The full question is: “Can you really trust yourself to deal with life’s turmoils?”
Life happens – that’s a given. What’s not a given is how we respond to life’s turmoils such as redundancy, divorce, bereavement and other kinds of loss. Some people will grieve – others suffer and lapse into hopelessness and despair – others will shed a few tears then tell themselves that life must go on. While none of them are wrong, some are healthier than others.
While life does happen, what matters is not that it happens, because it will, but how we react and respond to what happens. We can’t really prepare ourselves for the unexpected but we can develop inner resilience and we can learn to trust that we can handle whatever life sends us.
Do you feel frustrated and resentful because people so rarely meet your expectations when it comes to standards of behaviour or service?
I really feel for you. It can be absolutely infuriating. You make your feelings absolutely clear: “this is totally unacceptable!”, you say angrily. But what’s worse is that, though you tell them again and again, nothing changes.
There’s only one way to change another person: by changing the way you engage with them. That means that, when you react and respond to them differently from the way you always have, they will have two choices: to change the way they deal with you or leave.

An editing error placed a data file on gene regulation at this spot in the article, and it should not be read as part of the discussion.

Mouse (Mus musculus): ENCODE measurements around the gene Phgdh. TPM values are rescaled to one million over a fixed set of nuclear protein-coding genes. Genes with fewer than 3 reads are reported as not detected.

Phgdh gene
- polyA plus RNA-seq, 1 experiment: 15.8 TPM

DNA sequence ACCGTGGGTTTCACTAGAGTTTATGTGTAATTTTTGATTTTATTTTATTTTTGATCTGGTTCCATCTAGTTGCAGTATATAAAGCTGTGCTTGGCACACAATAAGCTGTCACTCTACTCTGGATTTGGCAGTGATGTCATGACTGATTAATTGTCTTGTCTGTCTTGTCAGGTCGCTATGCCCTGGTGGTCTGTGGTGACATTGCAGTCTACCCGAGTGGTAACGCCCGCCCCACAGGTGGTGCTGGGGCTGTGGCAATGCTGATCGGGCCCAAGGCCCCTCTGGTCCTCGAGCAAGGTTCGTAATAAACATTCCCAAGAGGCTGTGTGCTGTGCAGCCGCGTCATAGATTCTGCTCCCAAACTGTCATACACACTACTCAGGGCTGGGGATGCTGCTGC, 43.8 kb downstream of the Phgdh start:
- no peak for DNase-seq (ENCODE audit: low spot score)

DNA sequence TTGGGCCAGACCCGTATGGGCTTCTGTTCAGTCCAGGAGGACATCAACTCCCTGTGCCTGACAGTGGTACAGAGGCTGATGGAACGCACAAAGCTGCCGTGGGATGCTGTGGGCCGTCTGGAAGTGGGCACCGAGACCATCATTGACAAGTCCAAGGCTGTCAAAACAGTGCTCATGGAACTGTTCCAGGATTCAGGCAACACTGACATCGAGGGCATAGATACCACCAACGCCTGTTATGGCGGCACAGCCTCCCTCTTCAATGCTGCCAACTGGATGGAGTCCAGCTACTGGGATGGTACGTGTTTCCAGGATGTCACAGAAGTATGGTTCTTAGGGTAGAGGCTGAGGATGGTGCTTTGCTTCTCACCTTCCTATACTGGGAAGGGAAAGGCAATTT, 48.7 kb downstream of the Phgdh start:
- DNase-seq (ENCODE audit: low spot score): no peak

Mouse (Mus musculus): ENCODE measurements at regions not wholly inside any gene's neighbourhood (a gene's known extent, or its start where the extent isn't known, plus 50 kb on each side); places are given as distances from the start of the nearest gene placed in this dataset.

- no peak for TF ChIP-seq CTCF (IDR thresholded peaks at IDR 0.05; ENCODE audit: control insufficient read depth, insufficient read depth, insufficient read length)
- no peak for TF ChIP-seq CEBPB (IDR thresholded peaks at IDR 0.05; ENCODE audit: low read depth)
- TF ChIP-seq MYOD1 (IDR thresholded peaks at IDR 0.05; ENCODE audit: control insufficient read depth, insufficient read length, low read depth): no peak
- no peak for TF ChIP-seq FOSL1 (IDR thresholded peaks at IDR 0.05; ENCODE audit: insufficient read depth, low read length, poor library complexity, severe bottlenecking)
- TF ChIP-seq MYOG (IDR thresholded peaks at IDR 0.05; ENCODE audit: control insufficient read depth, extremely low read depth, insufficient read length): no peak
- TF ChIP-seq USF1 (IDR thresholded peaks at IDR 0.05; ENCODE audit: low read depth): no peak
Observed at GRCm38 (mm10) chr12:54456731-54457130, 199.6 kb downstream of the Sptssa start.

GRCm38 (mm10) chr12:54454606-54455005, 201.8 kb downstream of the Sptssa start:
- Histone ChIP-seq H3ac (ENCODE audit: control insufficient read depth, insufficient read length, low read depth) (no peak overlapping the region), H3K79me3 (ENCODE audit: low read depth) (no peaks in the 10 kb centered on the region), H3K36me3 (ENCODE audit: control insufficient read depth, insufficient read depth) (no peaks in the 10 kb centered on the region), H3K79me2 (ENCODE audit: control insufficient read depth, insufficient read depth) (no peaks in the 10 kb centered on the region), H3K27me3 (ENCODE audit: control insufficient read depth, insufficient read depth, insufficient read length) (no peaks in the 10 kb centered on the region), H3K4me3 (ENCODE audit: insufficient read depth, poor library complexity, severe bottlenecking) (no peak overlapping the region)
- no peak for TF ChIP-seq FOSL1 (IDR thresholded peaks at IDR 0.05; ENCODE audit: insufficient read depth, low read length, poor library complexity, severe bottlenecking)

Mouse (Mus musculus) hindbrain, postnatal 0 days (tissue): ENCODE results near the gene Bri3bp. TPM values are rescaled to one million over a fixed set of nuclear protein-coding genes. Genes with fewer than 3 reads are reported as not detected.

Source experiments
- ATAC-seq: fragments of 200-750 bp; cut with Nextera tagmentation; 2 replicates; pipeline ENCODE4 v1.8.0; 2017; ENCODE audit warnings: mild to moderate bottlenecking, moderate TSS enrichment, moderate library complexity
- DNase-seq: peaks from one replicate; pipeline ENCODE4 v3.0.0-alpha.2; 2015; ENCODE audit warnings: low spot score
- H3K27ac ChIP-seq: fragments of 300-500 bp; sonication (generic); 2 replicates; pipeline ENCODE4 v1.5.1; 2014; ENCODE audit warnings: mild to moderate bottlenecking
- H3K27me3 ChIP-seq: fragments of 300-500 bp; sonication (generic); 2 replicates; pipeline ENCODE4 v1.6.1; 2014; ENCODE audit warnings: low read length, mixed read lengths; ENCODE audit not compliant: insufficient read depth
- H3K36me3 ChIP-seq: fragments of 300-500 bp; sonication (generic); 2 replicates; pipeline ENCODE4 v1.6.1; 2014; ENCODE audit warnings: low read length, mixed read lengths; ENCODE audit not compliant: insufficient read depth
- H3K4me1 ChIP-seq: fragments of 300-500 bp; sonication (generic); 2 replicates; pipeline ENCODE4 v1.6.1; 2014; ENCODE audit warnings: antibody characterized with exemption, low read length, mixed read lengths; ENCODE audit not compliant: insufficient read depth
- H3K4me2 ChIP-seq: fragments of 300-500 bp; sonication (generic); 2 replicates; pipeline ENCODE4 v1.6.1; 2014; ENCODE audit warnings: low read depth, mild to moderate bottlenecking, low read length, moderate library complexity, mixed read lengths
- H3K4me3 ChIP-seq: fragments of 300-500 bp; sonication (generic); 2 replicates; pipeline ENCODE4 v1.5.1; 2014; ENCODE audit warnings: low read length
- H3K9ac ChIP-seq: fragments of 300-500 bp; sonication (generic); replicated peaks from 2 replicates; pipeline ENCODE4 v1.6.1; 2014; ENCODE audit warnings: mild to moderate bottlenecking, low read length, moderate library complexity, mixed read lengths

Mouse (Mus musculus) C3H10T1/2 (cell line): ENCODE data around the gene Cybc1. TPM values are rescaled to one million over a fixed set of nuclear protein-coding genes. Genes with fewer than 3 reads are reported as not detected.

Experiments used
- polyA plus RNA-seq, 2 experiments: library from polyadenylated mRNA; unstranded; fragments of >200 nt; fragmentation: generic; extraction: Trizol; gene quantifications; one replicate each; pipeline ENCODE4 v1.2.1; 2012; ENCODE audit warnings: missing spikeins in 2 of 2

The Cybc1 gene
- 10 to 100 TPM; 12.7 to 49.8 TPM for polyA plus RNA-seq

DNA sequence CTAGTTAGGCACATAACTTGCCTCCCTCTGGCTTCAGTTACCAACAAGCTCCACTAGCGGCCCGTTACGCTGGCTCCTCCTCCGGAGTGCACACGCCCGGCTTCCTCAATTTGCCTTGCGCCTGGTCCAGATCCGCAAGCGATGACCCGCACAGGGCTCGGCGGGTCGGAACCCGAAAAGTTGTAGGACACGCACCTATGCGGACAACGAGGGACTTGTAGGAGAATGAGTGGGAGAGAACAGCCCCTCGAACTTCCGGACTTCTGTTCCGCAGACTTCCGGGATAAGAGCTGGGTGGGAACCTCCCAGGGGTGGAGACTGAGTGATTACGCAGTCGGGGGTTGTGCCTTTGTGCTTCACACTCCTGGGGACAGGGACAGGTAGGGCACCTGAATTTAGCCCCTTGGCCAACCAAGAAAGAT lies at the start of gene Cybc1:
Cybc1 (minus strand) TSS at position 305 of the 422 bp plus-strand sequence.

I was recently Continue Reading…
I was brought up to always be friendly, agreeable, charming and cheerful. My parents believed that would make people like me, and people liking me was, they believed, crucial to my very survival.
I grew up, got married and, for most of my adult life I developed a variety of friendships of varying degrees of social ‘appropriateness’ and superficiality.
I worked really hard at these relationships. As had been drummed into me, I did everything I could to get people to like me. One of the ways I did that was to pretend to feel one thing when I actually felt another such
as sad, angry, frustrated or resentful – feelings I would Continue Reading…
One of the things we often do as we grow older is looking back at our life and relationships and wonder, “what have I done to deserve this?! I’m a good person! What am I doing wrong?!” Sometimes you also think, “After all I’ve done for them!”
It’s frustrating, I know.So here’s a hint.
Take a look at your expectations.How do you identify your expectations?You recognise them when you notice yourself using the words: ‘should’, ‘must’, ‘have to’, ‘I don’t have any choice’, always’, ‘never’, either preceded with an ‘I’ or a ‘they’.